🌘 A solar eclipse will be viewable in New Jersey on April 8

🌘 The sweet spot will interfere with school dismissals across the state

🌘 More districts are deciding to send kids home early

CORRECTION: An earlier version of this story indicated that schools in the city of Burlington are closing early on Monday. Only outdoor after-school activities will be impacted.

Weeks after one district in New Jersey made the decision, more schools in the Garden State are making the call to let kids out early on Monday to help ensure they aren't staring into the sky unprotected during the Great American Solar Eclipse.

As we get closer to the big day — Monday, April 8 — districts are announcing the shift on their websites and in letters to parents and guardians.

The total solar eclipse will actually look like a partial one in New Jersey, but the 2.5-hour window when the moon passes directly between the sun and our planet will be occurring when schools would typically be dismissing students to their buses or parents.

It's never safe to stare at the sun, and it's expected that kids and adults alike will be tempted to take a look up at the spectacle.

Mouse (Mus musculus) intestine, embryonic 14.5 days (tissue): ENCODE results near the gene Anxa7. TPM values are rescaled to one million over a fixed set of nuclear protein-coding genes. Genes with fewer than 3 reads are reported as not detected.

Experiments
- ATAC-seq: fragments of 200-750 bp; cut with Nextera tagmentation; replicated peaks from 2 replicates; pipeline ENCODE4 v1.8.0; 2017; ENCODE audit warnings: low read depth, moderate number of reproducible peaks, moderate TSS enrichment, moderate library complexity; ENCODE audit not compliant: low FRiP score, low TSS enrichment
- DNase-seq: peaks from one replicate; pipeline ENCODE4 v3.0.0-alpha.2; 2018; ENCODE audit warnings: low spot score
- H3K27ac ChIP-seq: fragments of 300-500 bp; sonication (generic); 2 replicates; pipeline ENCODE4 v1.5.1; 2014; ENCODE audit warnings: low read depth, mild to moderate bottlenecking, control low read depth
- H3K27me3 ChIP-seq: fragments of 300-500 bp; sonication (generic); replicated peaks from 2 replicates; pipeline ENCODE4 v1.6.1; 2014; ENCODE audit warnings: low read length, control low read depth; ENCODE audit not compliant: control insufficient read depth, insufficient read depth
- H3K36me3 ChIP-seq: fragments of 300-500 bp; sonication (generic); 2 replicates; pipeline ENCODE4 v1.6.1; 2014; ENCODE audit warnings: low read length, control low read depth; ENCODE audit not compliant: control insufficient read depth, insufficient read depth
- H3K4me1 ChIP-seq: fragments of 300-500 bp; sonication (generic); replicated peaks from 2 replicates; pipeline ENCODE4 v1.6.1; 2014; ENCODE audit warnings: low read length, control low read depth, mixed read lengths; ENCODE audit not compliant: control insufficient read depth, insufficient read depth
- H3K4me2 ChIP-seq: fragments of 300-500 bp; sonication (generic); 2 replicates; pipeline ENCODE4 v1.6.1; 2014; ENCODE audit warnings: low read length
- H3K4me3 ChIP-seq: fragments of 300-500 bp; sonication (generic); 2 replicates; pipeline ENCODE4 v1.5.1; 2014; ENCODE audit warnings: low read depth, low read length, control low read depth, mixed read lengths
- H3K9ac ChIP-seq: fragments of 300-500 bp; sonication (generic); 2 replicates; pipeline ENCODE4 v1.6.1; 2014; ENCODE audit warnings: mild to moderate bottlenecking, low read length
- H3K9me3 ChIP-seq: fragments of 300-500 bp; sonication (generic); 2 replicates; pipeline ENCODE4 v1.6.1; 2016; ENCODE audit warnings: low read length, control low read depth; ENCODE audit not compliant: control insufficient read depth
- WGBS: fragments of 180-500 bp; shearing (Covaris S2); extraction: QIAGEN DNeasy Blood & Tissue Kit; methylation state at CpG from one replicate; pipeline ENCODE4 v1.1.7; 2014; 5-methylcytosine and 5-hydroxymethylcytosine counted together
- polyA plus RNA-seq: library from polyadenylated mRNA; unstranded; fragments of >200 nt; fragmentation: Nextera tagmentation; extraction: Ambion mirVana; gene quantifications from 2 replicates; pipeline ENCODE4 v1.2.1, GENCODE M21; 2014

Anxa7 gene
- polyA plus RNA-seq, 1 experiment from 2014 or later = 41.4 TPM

There are special glasses being sold in stores and online for lunar events like this.

Which schools are closing early for the eclipse?

Citing safety concerns mainly, Pennsauken Public Schools is changing Monday to a half day.

"This is a significant concern with transportation and dismissal for Pennsauken Schools being directly in line with the eclipse window," Superintendent Ronnie Tarchichi wrote. "The Solar Eclipse is a safety concern for our students because directly viewing the sun during an eclipse without proper certified eye protection can cause serious eye damage."

All after-school events are canceled.

Other districts going the early-dismissal route include Burlington Township School District, Cherry Hill Public Schools and the Shore Regional High School District in Monmouth County. In the city of Burlington, all outdoor after-school activities are canceled on Monday.

Livingston Public Schools made the call in early March, so that kids aren't outside unsupervised during the eclipse.

The eclipse should be visible in New Jersey between 2 p.m. and 4:35 p.m. on Monday. The sun will be most covered at around 3:20 p.m.

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